Social Inconsistencies

The deliberately gray vision of Sislej Xhafa

Sislej Xhafa doesn’t like to give interviews. He’s not interested in focusing his work on the coveted formula of inspiration and meaning that so many art enthusiasts thrive on. Like many artists, Xhafa would rather listen to the careful explanations of thoughtful gallery-goers and allow his audience to reach their own conclusions. In his first New York City solo exhibition, “when Mac goes black,” Xhafa presents visual depictions that center on the lessons of irony. Using the nuances of culture, he attempts to allow the personal revelations that take place when contemplation occurs surface rather than empty obsessions with the intention of the artist.

Xhafa’s “when Mac goes black” is comprised of three pieces that at first glance have absolutely nothing to do with one another. Their connection comes later, after the broad concepts of human condition and world economy find their way into the visitor’s personal review. Xhafa uses a dark, jaded version of slapstick humor to highlight the social inconsistencies of American culture and, through mixed media, calls attention using shock and awe.

“Untitled A” is a simply designed statement made of complex elements. Consisting of a human skull, wearing a red masquerade mask, sitting on top of a wooden table, this piece is instantly puzzling. The skull reminds the viewer of humanity, but the utilization of the mask can be interpreted in many different ways. “Untitled A” is placed in the middle of room with stark white walls, which adds an uneasy element to its presence.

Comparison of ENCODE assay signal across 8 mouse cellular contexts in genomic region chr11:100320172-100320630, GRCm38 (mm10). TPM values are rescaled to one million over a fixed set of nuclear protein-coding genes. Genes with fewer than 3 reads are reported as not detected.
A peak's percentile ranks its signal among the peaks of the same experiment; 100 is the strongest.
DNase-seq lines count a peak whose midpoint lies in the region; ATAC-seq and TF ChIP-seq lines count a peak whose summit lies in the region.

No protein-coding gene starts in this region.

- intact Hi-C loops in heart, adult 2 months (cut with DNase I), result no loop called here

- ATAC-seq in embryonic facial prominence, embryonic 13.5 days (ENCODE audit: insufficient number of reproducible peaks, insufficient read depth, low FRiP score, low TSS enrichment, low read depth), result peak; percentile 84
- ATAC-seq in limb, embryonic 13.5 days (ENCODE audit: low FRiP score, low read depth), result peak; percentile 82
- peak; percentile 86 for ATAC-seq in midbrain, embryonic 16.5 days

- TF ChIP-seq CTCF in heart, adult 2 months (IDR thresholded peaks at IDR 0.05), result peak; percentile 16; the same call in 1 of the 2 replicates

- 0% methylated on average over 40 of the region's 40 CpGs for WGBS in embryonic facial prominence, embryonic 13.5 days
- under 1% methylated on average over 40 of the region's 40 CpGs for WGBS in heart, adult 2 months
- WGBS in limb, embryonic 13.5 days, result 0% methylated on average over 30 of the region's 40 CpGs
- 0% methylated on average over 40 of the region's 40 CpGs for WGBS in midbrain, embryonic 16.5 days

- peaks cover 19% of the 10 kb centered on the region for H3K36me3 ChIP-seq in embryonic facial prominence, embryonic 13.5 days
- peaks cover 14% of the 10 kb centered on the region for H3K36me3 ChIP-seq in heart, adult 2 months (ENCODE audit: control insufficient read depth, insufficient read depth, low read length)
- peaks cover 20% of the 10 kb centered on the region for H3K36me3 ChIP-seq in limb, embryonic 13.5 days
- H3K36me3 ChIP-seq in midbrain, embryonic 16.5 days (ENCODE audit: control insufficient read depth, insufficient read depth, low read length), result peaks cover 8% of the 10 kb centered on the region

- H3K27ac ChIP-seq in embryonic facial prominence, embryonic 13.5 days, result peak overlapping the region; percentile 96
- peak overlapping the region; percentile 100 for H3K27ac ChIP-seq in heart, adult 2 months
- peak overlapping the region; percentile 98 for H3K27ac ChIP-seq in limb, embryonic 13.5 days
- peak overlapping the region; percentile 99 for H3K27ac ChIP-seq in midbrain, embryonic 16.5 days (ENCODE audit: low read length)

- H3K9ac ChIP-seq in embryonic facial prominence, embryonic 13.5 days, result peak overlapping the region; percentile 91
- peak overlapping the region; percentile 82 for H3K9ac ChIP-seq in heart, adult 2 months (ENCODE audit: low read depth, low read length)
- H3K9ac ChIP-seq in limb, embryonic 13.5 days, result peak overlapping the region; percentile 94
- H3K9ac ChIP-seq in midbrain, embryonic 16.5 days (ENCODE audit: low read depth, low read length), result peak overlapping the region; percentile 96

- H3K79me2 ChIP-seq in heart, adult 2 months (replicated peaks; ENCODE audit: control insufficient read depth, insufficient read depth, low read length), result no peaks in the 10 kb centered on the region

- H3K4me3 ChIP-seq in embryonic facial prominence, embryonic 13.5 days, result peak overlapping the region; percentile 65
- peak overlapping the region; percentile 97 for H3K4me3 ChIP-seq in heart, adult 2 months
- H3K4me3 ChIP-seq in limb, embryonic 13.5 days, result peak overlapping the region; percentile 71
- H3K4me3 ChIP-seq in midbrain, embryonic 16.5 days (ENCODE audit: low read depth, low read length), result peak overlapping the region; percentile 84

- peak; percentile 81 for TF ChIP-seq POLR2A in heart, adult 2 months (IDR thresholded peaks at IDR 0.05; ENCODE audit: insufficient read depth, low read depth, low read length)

“If you see something, say something” is a gray canvas with the six title words printed in the middle of the piece. No other color is included and no other images are created. Instead, Xhafa wants all the attention on this written command and invites the viewer to consider how that message affects their life concerning whether or not “saying something” has something to do with altruism or terrorism.

“Untitled B” is perhaps the most striking piece in “when Mac goes black.” Located in the north gallery of the space, it appears separate from the other two works in this exhibition. Simply put, “Untitled B” is an enlarged, black nightstick that takes up most of the wall. Playing with themes of power and law enforcement, Xhafa gives the viewer an alternative look at an instrument that is used exclusively for violence.

Unlike some exhibitions that boast an instant visual experience, “when Mac goes black” creates an initial understanding but then begs to be thought of again. Perhaps that is because Xhafa’s display is difficult to dismiss as just another artist subverting culture. This exhibition eventually resonates, and the experience is worth that initial uncomfortable feeling that maybe it’s over your head.

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